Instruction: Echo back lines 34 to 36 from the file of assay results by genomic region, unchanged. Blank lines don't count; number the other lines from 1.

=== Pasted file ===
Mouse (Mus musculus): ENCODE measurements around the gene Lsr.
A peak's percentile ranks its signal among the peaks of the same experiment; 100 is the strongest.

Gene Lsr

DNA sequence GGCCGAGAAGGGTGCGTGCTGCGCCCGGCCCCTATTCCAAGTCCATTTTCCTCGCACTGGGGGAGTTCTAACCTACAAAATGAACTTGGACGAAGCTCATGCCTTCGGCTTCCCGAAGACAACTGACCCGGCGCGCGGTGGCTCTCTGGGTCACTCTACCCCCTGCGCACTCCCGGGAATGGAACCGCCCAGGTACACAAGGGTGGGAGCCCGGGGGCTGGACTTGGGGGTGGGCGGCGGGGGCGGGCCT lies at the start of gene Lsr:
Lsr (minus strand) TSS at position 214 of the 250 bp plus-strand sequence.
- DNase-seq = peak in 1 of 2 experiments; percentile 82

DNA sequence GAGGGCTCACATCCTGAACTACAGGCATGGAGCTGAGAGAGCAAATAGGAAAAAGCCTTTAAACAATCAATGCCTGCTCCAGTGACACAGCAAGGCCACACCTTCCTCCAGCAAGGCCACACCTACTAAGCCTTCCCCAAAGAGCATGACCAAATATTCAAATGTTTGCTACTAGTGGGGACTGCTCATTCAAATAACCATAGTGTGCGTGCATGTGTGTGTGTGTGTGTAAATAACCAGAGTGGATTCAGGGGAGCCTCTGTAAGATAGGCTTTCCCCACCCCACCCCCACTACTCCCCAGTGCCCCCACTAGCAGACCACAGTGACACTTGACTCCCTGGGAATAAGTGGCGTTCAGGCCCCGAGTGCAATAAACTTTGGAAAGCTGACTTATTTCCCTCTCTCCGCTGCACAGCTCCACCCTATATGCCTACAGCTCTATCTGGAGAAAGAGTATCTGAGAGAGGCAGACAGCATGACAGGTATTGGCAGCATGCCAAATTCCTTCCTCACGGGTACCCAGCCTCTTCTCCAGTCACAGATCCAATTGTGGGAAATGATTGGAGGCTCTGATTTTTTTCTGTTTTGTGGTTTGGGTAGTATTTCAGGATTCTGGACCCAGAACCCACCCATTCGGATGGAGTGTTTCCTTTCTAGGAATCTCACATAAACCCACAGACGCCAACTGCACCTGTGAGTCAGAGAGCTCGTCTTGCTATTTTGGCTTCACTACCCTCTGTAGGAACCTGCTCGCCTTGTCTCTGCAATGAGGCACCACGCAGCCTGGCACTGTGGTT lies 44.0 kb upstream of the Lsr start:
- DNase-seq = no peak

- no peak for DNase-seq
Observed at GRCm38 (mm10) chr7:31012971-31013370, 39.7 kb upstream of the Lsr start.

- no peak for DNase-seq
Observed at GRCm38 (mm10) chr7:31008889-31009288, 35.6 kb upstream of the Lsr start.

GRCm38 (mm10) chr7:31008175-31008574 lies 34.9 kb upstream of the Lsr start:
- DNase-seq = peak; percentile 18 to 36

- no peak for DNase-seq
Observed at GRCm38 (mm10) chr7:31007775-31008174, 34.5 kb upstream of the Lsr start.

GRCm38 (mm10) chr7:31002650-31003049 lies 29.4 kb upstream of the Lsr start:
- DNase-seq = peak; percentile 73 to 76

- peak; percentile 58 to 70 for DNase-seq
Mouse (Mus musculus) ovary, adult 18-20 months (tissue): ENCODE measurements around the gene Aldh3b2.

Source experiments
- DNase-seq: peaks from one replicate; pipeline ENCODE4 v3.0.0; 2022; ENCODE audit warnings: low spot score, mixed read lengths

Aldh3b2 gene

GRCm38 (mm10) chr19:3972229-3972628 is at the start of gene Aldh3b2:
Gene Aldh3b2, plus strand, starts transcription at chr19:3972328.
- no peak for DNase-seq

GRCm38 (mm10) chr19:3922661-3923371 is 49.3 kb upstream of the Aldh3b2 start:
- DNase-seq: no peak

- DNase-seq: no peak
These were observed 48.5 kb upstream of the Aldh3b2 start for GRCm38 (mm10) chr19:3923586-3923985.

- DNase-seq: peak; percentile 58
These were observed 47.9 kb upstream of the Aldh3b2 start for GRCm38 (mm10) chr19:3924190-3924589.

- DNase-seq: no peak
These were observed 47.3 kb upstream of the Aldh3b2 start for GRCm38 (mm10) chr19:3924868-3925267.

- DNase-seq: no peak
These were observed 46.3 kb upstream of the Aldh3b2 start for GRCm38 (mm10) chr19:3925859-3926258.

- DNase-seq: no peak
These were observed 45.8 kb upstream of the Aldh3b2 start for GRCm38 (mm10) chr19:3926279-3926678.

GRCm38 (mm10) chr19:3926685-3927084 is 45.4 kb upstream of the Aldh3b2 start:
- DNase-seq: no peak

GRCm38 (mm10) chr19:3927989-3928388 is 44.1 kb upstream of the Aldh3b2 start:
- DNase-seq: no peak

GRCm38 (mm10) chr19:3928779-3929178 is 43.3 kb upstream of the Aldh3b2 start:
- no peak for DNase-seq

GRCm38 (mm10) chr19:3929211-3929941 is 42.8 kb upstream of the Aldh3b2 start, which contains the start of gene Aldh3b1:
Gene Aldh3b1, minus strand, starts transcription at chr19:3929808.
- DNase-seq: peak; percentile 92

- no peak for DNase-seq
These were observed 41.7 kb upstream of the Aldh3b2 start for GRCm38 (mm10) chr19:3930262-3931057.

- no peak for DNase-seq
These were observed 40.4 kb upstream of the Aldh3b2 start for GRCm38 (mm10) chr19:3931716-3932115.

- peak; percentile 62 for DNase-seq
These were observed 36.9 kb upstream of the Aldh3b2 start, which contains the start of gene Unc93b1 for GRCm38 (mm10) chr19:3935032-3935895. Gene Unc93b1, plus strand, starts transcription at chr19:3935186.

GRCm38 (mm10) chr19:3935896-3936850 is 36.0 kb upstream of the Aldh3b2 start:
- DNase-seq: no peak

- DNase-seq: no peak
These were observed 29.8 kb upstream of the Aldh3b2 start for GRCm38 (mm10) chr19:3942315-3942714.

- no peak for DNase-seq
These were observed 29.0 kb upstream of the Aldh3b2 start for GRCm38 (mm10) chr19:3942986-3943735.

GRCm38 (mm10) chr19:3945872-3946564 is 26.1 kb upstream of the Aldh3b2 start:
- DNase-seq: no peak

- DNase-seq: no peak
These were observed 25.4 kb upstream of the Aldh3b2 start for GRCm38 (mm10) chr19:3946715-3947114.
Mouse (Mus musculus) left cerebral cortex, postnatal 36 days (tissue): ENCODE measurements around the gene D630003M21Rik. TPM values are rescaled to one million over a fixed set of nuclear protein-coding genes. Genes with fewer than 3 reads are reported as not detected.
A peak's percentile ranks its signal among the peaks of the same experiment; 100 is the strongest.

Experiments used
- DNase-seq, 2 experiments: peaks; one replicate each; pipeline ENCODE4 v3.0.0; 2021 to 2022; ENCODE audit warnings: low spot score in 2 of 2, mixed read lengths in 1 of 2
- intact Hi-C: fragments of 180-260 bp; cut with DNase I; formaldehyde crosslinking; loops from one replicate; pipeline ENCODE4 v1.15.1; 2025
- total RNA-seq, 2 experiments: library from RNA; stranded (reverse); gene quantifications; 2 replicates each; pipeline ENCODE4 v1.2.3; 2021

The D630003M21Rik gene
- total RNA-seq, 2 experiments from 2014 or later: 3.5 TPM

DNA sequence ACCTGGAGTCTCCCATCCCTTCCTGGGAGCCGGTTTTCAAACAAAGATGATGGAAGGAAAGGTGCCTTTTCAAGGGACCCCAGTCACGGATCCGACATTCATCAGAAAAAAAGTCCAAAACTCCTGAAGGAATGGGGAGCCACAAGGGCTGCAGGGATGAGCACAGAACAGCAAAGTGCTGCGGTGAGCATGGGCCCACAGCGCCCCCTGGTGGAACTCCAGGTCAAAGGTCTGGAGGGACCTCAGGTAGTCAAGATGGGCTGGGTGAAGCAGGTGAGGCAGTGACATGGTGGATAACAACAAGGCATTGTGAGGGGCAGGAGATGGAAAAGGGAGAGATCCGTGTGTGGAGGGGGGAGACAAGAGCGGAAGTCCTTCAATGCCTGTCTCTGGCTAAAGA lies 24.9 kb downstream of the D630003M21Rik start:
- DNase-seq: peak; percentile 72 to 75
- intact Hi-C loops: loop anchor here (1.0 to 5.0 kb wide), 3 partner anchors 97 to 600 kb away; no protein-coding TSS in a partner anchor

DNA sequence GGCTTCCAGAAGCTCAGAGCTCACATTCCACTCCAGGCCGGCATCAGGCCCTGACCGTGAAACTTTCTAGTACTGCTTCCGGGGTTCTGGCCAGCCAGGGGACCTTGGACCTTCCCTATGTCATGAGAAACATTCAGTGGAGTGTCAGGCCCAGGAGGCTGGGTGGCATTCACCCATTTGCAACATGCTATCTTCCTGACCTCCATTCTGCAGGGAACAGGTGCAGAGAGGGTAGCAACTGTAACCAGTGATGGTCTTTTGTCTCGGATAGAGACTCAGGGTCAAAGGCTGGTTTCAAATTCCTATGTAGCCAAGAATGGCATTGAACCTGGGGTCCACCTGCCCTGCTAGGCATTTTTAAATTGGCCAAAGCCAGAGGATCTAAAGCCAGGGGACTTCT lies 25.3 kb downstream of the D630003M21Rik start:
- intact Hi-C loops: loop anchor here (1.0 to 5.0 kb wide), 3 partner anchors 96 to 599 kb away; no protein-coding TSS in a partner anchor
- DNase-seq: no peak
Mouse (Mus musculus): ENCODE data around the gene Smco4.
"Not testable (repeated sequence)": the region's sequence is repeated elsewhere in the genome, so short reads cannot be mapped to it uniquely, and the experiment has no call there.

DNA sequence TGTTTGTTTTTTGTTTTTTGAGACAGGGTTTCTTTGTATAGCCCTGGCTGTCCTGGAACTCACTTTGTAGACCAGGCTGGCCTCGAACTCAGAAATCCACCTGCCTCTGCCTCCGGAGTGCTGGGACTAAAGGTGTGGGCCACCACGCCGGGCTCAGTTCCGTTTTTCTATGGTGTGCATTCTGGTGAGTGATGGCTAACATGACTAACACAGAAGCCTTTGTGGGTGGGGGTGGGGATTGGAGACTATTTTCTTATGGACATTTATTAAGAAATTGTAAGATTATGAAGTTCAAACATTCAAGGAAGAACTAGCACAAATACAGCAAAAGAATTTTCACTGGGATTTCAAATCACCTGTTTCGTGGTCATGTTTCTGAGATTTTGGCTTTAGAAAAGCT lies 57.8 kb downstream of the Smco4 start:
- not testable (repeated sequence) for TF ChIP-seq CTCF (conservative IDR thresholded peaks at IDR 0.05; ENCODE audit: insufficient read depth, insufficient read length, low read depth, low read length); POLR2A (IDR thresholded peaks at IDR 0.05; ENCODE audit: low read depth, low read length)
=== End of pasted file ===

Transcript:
These were observed 47.3 kb upstream of the Aldh3b2 start for GRCm38 (mm10) chr19:3924868-3925267.

- DNase-seq: no peak
These were observed 46.3 kb upstream of the Aldh3b2 start for GRCm38 (mm10) chr19:3925859-3926258.